By Anonymous dw, at 2/13/07, 1:40 PM  

  • dw,

    My NordicTrack model SL 728 bike must be a slightly different design from the NordicTrack model TRL 610 posted in the epinions review, since I was able to get at the damaged part with a couple of wrenches.

    To get at the broken freewheel clutch on my bike, I had to loosen the nuts on the idler (belt tensioner) to remove the drive belt. Then I was able to remove the flywheel clutch by removing the nut and washer that were holding it in place.

    By Blogger Frugal Frugalson, at 2/13/07, 2:15 PM  

  • I have a bike with the same exact problem, is there a way to buy this bearing without getting the whole flywheel also? Seems like a waste since all I need is this one part.

    By Anonymous Anonymous, at 1/29/08, 1:06 AM  

  • Sorry, I haven't bothered tracking down the part since I figure that would end up breaking too.

    If I knew of a place where I could pick up a few replacement bearings for a reasonable price (< $100 total), I would do it in a heartbeat.

    By Blogger Frugal Frugalson, at 1/29/08, 9:21 AM  

  • http://www.amazon.com/Torrington-RCB-081214-Drawn-Roller-Clutch/dp/B000MNC5Q2 is the roller clutch (bearing) that is in the center of the black cast metal pulley. Problem is I'm guessing when the roller clutch went it heated up and I have a crack in the pulley. I've been trying to find the pulley but it doesn't seem to be a stock part the way the other parts are. I may wind up JB Welding the pulley and then putting a new roller clutch in. I talked to Icon Fitness and they only sell it as part of the flywheel or $80.xx. More than I want to spend on something that might break in 10 minutes.

    By Anonymous Anonymous, at 1/30/08, 11:44 AM  

  • Okay, so I pounded out the roller clutch (Bearing) and I've ordered a new one. I'll let you guys know how well it works once it arrives & I install it. It would be nice to figure out a $20 solution (With shipping) to a problem that Icon Fitness wants to charge us $80+shipping for.

    By Anonymous Anonymous, at 2/2/08, 7:54 PM  

  • Wow, that's an interesting development. Thanks for the update!

    By Blogger Frugal Frugalson, at 2/2/08, 9:11 PM  

  • A new rcb-081214 bearing will also break. That bearing is not designed to take the torque needed and breaks (It's used in copy machines!). You can fix the bike, but it requires you to purchase two sprockets and a chain.

    By Anonymous Anonymous, at 2/4/08, 5:26 PM  

  • This comment has been removed by the author.

    By Blogger Greg, at 2/5/08, 1:57 AM  

  • I suppose I should finish off my budget fix saga.

    It worked, though not as clean as I had hoped. As I expected, the crack in the cast metal pulley wasn't making a good fit with the roller clutch so I had to do a little monkeying to get it work correctly. Nothing a little Dremel time & some cold weld compound (Loctite's version of JB Weld) can't handle.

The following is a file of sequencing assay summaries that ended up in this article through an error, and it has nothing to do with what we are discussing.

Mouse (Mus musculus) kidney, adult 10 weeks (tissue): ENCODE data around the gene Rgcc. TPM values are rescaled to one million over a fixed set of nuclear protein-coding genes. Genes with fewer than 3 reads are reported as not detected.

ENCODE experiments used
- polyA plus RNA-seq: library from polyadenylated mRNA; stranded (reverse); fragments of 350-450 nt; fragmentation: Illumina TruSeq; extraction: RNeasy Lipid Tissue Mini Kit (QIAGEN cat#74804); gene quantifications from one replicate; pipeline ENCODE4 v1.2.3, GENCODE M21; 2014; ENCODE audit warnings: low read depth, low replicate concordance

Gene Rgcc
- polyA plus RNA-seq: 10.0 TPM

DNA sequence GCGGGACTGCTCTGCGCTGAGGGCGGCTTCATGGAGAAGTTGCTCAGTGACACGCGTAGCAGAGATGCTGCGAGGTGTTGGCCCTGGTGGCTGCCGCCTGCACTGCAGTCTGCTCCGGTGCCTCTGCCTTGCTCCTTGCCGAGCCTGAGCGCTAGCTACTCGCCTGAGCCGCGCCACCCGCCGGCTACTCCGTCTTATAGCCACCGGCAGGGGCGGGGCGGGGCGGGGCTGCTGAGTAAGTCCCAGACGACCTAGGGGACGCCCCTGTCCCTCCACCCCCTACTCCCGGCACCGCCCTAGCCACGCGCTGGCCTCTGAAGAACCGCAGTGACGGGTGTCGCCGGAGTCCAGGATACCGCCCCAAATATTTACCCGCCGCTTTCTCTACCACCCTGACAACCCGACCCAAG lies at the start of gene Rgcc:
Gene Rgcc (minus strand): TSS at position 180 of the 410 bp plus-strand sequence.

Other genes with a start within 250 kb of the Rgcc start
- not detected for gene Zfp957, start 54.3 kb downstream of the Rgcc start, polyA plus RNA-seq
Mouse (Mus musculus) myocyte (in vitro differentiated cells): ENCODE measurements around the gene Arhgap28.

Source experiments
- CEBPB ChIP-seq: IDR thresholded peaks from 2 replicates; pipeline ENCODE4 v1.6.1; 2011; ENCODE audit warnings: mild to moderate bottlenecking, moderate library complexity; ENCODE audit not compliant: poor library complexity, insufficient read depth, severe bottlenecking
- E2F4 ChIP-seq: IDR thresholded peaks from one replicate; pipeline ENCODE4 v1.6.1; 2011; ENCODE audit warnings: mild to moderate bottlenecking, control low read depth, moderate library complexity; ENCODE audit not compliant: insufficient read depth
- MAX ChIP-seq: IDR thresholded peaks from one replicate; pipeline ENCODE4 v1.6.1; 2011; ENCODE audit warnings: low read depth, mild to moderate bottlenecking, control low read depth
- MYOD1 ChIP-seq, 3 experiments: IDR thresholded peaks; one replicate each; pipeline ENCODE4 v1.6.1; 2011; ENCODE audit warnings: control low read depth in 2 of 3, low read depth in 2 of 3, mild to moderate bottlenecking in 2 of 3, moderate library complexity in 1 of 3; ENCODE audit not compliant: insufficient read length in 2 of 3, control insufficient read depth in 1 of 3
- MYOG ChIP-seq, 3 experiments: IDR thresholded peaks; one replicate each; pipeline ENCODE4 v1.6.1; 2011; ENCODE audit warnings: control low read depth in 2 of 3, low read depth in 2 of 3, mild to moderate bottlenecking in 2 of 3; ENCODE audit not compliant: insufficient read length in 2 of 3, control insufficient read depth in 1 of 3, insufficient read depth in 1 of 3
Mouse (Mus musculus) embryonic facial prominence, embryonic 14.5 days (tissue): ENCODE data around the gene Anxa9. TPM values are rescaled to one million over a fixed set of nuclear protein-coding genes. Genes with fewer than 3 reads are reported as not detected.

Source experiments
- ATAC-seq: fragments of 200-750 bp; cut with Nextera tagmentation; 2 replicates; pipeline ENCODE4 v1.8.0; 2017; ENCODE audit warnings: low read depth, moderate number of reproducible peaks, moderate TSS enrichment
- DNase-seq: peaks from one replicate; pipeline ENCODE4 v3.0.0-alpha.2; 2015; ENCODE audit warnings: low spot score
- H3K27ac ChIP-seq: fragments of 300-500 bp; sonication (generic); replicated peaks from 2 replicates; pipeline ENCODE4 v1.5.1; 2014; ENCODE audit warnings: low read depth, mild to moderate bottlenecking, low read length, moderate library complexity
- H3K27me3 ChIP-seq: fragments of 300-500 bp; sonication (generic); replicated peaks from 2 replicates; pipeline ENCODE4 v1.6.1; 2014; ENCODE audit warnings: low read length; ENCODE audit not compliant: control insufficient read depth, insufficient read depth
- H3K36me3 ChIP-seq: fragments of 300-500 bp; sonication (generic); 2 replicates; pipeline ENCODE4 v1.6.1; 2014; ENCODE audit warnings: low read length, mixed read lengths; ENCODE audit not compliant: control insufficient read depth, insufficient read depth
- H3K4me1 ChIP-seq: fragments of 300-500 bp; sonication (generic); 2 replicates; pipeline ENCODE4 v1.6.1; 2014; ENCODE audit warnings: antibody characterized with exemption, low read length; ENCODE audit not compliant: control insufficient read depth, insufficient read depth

So it's installed & working. Total cost including shipping was $20.13. As for longevity I can't make any promises...I did regrease the roller clutch a little before I installed it to see if that helps any but on the whole if it lasts for a few months I think I got my money's worth. The bike's previous owner (Who got rid of it on craiglist free pages to me) used it for 3 years almost daily on the original roller clutch....they can last, they just don't always seem to do so. It is an odd choice of parts but as I said, I don't expect a whole lot for $20.14.

    By Anonymous Anonymous, at 2/22/08, 3:24 AM  

  • Anonymous,

    Thanks for the update.

    Any pics of the finished product? I actually took my bike apart for a second look based on your previous posting.

    By Blogger Frugal Frugalson, at 2/22/08, 3:41 PM  

  • I'll put up a pic here but it won't be very exciting. I have the side covers off (Just in case it seemed prudent to give the bike a "Beta Test" period) so I'll take a pic of the black cast pulley when it's on the bike but the washer & snap ring are blocking the roller clutch & the cold weld. You can plainly see the crack in the pulley, though.

    http://img214.imageshack.us /img214/1381/bikegj0.jpg

    Sadly this blog won't take the whole url so take the space out of the address (After the .us)& then paste it into your browser to see the pic.

    Speaking of which, I noticed the blog cut off my amazon url as well. Just search for RCB-081214 in amazon and it comes right up.

    If I can be of any more help just let me know.

    By Anonymous Anonymous, at 2/23/08, 12:21 AM  

  • Thanks anonymous, your break looks just like mine.

    If I'm following you correctly, it sounds like you used epoxy to bind the broken pulley to the new roller clutch from Amazon, right? I'm assuming that means a compromise between a usable bike and the loss of the freewheel capability though.

    I'd certainly be willing to give that a shot for $20...

    By Blogger Frugal Frugalson, at 2/24/08, 11:58 AM  

  • No, no, I didn't affix the roller clutch to the inner spindle, I affixed it to the black cast metal pulley that it is pressed into. I can still pedal backwards or stop pedaling without having the flywheel stop.

    Since I have a crack in the pulley when I put the new roller clutch in it wasn't pressed it so I had to adhere it using cold weld compound. I did have to make grooves in the inside of the pulley & the outside of the roller clutch to give the compound something to adhere to but outside of that it was pretty painless.

    I am very curious how long this thing will last, I do one of the programs nightly and so far so good. We'll see how it does long term.